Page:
august24 Mon 02-Aug-04 15:08:21

Ixel, I think we met at Giraffe? I would just say really go and look at the schools that are your options. We moved to our house as it was in the catchment area for the "beacon" school(the best school) they were never able to offer us a spot as it is oversubscribed. The only school that had any spots had a very bad repution, so I put my daughter in a a fee paying school which we ended up hating, finally gave the "bad" school a shot in Febuary, and I can't tell you how very happy we are, we have made so many good friends and really love the staff and everything else. It is a little infant school and the class sizes are small and the student body very diverse in race and class as oppossed to the beacon school which as I said oversubcribed and, rich and very white. Where I come from in the States we have learned to "read" test scores and base on our choices on how many English as a second language children go to a school etc instead of looking at test scores blindly, but that doesn't seem to be something that happens in London so schools with bad test scores are labeled "bad". My daughter's school cares for the social and emotional health of the students and that is so important to me for early childhood education. But then again I plan on being back in the states by the time my kids reach secondary school so I am not so worried about tests!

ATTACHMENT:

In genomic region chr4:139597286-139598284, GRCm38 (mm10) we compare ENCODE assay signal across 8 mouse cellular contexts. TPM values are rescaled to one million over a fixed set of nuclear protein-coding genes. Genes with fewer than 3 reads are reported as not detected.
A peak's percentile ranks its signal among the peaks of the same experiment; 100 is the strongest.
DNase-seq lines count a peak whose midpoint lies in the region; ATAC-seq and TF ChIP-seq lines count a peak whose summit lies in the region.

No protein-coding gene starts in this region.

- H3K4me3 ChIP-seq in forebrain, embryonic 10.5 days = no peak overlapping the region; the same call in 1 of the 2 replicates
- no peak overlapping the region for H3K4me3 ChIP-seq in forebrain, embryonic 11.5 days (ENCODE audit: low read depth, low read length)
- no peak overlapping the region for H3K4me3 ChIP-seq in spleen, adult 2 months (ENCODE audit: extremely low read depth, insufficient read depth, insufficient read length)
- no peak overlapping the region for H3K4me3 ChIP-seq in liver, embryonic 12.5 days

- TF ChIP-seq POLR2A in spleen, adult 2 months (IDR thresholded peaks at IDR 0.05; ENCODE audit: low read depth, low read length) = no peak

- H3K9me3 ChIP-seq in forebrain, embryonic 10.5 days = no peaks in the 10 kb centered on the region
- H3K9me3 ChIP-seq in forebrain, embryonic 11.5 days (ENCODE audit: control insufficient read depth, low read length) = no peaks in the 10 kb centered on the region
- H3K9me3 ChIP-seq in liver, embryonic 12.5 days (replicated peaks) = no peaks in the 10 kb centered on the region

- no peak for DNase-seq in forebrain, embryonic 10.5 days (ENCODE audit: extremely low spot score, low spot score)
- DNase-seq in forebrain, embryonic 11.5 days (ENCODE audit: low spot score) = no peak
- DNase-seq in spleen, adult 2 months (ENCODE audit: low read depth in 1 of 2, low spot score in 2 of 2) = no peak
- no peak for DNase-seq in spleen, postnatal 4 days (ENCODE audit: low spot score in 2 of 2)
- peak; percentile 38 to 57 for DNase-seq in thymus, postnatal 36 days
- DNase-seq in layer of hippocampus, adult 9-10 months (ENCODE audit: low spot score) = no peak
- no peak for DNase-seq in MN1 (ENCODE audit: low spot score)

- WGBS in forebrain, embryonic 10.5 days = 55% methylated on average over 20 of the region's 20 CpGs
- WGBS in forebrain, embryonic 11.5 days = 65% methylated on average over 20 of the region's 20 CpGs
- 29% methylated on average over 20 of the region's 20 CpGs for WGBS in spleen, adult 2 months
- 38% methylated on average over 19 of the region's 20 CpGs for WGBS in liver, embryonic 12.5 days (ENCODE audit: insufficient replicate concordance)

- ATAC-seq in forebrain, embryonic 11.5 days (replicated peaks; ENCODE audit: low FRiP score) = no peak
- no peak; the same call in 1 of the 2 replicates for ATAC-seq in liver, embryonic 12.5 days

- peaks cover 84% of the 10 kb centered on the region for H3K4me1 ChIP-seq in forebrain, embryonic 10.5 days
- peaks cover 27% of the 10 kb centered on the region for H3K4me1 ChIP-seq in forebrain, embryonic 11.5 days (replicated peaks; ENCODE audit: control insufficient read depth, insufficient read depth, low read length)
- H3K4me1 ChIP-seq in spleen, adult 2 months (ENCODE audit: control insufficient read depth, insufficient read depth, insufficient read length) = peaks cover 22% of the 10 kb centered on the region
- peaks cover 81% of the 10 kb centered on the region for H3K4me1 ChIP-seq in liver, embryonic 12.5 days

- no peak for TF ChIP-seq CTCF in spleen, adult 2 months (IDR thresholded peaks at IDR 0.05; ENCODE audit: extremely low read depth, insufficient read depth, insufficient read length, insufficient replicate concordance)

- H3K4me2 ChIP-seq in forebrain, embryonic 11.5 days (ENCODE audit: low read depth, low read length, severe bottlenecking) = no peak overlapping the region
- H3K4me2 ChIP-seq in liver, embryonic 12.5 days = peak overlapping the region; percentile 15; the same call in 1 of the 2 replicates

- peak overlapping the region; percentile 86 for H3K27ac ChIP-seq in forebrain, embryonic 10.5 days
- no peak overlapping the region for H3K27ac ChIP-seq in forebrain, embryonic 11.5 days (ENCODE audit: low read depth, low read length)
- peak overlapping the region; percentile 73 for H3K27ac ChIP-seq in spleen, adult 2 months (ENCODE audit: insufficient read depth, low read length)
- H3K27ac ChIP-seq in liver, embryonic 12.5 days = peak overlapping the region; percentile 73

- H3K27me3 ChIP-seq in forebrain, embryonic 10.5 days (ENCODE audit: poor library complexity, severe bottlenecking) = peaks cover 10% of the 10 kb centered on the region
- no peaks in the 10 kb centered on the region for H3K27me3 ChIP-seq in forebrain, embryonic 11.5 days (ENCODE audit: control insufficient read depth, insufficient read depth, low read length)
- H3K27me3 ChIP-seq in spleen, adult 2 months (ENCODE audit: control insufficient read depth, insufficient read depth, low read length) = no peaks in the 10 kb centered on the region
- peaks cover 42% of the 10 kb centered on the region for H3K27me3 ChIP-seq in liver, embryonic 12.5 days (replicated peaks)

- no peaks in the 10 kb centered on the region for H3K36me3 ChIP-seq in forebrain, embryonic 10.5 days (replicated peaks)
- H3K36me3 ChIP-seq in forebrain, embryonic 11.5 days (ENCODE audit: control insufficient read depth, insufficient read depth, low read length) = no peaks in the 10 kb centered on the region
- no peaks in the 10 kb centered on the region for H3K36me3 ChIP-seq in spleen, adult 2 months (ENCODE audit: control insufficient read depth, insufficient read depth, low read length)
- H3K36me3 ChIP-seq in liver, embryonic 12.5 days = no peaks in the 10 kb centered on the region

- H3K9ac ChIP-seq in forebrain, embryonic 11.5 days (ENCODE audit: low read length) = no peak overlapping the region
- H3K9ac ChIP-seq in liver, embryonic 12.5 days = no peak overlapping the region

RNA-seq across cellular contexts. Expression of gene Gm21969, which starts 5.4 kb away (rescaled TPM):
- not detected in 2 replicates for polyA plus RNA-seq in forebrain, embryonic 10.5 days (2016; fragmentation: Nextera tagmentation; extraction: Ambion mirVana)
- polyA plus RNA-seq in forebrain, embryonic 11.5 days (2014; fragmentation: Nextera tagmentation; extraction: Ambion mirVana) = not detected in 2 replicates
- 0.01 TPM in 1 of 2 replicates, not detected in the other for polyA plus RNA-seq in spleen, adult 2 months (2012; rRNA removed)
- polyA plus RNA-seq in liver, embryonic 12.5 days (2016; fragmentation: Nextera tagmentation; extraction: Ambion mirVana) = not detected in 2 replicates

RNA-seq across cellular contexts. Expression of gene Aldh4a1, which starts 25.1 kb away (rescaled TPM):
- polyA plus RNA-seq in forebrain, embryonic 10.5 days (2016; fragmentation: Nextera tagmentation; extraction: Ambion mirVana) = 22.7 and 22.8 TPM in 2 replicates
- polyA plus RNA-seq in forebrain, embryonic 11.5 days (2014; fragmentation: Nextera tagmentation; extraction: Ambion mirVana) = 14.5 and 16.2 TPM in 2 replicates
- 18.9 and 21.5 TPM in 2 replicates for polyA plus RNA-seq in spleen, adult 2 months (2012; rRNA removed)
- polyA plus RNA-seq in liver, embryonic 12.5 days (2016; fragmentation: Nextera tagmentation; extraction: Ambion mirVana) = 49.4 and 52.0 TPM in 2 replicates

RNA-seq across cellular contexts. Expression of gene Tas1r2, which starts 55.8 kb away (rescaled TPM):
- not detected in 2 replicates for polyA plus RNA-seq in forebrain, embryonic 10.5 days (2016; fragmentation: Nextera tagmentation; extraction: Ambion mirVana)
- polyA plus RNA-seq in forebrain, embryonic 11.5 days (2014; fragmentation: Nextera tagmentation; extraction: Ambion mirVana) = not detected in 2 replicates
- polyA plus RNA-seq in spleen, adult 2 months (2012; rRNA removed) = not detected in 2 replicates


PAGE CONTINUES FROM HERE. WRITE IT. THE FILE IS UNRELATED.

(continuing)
Ixel Mon 02-Aug-04 16:52:13

Hi Aug24. i suppose your daughter's school is too far from me to consider as a recommendation? Is it right in Crouch end? Thanks alot everyone else too. I'm starting to think I should've begun thinking about this whilst pregnant!!